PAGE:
NEW DELHI — A pair of suicide bombers killed 78 people outside a church in northwestern Pakistan on Sunday in the deadliest attack yet on the country's Christian minority, reviving fears that the newly installed government is powerless to stop the resurgent Taliban's reign of terror.
The attack on the 19th-century All Saints Church in Peshawar took place as hundreds of worshippers were streaming out of the church, police chief Mohammad Ali Babakhel told the newspaper Dawn.
"The suicide bomber tried to attack the people, but when he was stopped by the police, he detonated the bomb," he said. "The second blast was carried out inside the church."
Witnesses described a scene of dust, debris and devastation. Police told Dawn that 120 people were wounded and the bomber's body parts had been retrieved. Others just cried, expressing shock at the attack, and mourning those lost.
Fourth-year medical student Noel Williams, 20, died in the attack with members of his family.
"I'm trying to recall each and every thing he said the last time we met," said his shaken friend Meraj Aleem, 19, a dentistry student in Peshawar. "He was a passionate student and more so a youngster who wanted to work for the betterment of his country."
The Pakistani Jundullah wing of the Taliban claimed responsibility for the bombings. The group vowed to continue to target non-Muslims in the country until the United States halts drone attacks, the group told the Associated Press. The better-known Pakistani Taliban group, Tehrik-i-Taliban Pakistan, denied responsibility for the attack.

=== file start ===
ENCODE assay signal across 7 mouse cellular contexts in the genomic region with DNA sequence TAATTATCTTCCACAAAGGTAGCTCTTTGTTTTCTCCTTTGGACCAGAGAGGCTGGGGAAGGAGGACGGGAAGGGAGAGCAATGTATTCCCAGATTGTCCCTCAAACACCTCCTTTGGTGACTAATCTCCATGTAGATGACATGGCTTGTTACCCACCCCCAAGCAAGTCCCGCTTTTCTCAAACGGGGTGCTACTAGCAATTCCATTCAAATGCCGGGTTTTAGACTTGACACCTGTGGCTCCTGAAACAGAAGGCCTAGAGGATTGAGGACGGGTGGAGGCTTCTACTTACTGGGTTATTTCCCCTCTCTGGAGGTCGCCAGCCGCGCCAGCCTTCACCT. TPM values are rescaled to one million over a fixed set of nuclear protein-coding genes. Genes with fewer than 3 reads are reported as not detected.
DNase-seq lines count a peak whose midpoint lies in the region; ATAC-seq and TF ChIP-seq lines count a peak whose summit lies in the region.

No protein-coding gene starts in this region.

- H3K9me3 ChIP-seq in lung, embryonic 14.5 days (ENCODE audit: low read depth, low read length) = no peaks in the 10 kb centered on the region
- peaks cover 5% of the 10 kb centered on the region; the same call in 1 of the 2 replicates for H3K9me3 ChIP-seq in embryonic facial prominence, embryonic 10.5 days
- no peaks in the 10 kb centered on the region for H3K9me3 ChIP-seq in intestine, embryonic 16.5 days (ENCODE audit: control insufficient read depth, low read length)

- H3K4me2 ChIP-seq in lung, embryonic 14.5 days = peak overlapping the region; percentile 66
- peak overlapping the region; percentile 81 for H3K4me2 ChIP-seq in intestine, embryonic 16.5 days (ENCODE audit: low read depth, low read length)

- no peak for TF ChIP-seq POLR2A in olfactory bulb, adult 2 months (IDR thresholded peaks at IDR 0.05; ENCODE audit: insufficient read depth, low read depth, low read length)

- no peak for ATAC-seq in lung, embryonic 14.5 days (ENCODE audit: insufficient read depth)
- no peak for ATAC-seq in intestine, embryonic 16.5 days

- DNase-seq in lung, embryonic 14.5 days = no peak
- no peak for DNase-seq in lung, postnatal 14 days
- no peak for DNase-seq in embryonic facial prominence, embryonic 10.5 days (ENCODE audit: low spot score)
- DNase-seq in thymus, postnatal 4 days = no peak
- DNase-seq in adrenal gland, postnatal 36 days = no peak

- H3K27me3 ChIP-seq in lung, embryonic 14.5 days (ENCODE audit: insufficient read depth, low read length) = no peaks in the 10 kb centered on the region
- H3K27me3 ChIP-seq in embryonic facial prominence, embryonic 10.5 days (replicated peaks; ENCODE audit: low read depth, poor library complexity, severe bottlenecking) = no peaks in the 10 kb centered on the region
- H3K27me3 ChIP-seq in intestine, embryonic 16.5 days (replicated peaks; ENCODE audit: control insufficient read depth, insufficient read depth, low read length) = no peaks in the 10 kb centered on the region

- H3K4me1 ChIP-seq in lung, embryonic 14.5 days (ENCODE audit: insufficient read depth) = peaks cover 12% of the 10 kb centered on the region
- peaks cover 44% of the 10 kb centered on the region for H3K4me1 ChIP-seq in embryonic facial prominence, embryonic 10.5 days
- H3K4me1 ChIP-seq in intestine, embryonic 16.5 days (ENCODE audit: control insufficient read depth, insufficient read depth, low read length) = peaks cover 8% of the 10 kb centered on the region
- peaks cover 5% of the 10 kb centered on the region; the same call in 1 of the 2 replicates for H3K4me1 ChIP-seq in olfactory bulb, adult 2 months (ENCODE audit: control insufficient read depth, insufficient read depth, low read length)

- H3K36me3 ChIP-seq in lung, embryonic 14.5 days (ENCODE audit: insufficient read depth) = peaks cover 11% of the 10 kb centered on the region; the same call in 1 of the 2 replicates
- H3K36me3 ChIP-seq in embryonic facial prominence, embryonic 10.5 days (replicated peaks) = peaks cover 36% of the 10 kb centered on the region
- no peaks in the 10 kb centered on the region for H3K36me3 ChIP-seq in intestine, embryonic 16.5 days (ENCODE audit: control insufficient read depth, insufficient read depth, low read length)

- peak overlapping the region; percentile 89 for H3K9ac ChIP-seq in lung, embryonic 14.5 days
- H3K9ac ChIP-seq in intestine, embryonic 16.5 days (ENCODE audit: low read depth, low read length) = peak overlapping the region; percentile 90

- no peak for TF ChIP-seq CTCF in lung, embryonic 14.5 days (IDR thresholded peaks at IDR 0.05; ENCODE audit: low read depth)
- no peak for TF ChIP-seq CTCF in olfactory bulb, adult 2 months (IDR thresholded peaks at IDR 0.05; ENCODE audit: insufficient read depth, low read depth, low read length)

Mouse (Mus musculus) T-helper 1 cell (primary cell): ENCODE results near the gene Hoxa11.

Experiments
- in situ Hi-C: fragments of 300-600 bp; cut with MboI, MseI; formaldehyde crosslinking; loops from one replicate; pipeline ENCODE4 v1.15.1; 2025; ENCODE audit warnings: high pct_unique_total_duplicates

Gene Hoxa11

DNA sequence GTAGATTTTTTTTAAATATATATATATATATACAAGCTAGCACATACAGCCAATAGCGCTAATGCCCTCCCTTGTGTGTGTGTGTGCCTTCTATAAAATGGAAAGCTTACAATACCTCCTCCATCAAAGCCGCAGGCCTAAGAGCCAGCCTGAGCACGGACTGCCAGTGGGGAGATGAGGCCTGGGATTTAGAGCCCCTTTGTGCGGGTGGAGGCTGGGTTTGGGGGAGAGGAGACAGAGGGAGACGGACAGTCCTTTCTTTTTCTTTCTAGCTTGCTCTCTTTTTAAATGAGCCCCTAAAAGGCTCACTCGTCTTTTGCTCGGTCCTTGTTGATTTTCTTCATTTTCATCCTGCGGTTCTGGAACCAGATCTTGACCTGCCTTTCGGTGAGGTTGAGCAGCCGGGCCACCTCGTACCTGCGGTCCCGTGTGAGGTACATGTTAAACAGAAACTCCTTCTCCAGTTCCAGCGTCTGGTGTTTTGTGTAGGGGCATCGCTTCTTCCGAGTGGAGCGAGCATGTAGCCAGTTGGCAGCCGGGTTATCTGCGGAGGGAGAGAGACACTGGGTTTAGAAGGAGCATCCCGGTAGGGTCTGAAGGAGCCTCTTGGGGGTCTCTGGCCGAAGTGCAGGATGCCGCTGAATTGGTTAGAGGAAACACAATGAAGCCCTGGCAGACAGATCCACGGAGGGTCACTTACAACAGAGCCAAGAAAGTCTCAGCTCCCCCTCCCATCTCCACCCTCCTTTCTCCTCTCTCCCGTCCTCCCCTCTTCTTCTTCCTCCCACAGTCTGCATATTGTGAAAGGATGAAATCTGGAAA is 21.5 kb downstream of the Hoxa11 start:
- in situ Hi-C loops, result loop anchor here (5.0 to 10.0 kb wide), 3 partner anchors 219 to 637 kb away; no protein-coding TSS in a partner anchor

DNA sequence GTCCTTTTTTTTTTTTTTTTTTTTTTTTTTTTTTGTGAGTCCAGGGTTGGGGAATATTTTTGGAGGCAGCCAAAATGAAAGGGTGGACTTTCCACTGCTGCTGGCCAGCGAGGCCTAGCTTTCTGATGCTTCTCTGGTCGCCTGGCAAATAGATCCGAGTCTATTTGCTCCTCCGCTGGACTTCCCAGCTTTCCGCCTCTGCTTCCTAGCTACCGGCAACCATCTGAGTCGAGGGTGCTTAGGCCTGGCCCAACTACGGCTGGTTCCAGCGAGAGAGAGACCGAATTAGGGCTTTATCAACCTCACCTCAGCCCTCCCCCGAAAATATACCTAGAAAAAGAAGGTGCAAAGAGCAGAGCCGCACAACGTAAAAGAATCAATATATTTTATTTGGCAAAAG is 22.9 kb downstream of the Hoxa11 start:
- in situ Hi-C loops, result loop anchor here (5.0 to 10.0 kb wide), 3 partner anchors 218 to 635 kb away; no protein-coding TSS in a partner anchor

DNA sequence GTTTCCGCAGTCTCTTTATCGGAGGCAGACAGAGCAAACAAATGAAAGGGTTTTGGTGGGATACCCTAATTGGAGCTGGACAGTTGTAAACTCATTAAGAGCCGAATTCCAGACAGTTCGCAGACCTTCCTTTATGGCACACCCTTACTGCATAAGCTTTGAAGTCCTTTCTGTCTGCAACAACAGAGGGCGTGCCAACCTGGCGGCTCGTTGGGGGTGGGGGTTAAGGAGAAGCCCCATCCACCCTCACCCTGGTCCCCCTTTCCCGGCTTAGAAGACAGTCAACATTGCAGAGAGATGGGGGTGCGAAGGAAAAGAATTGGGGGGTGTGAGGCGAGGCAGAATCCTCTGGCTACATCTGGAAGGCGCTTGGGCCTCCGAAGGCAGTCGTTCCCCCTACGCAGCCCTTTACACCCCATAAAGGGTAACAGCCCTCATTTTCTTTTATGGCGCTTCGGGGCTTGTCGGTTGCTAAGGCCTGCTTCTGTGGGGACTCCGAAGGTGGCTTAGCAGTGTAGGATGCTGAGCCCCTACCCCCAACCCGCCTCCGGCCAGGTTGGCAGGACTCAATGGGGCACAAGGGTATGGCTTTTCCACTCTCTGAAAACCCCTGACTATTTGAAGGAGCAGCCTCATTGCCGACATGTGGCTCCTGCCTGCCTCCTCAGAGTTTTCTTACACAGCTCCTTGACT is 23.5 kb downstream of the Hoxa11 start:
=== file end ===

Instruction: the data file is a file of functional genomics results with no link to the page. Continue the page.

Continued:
"All non-Muslims in Pakistan are our target, and they will remain our target as long as America fails to stop drone strikes in our country," Ahmad Marwat, who identified himself as the spokesman for the Jundullah wing, told the Associated Press.
Following the attack, outraged protesters took to the street, attacking police as stores and markets shut down. Demonstrations spread to other cities, including Karachi, which is also home to the Christian minority, numbering 2.5 million of the country's 182 million population.
Christian leaders and other Christian Pakistanis blamed the Pakistani government for failing to protect them against the militants.
"What message should we as (a Christian) community get?" Aleem asked. "That we are not equal citizens or that we have no stake in this country?"
Analysts say the government is struggling with the growing threat from its homegrown Taliban groups, who have carried out dozens of attacks since June, when Prime Minister Nawaz Sharif took office.
His approach, rejected by many of the governing elites, is to negotiate with the Taliban, which he says is the only way to contain the threat since military operations in the northwestern tribal areas have failed to stamp out their influence. The Taliban is asking for an end to U.S. drone strikes and the release of members from prison.
The security situation in the country has led to the deterioration of Pakistan's relations with the United States.
Following the September 11 attacks, the U.S. increased its military aid to nearly $1.3 billion a year and pressured the Pakistani government to fight extremism at home and the Taliban in Afghanistan, something widely unpopular in Pakistan. That was followed by an increase in domestic terrorism.
The United States has long accused Pakistan of not doing enough to fight the Taliban or, worse, secretly assisting the Taliban and other extremists.
Pakistan's leaders dispute that, and say the church attacks show the terrorists must be driven from their country.
"The terrorists have no religion, and targeting innocent people is against the teachings of Islam and all religions," Sharif in a written statement. "Such cruel acts of terrorism reflect the brutality and inhumane mind-set of the terrorists."
Bhatti reported from Berlin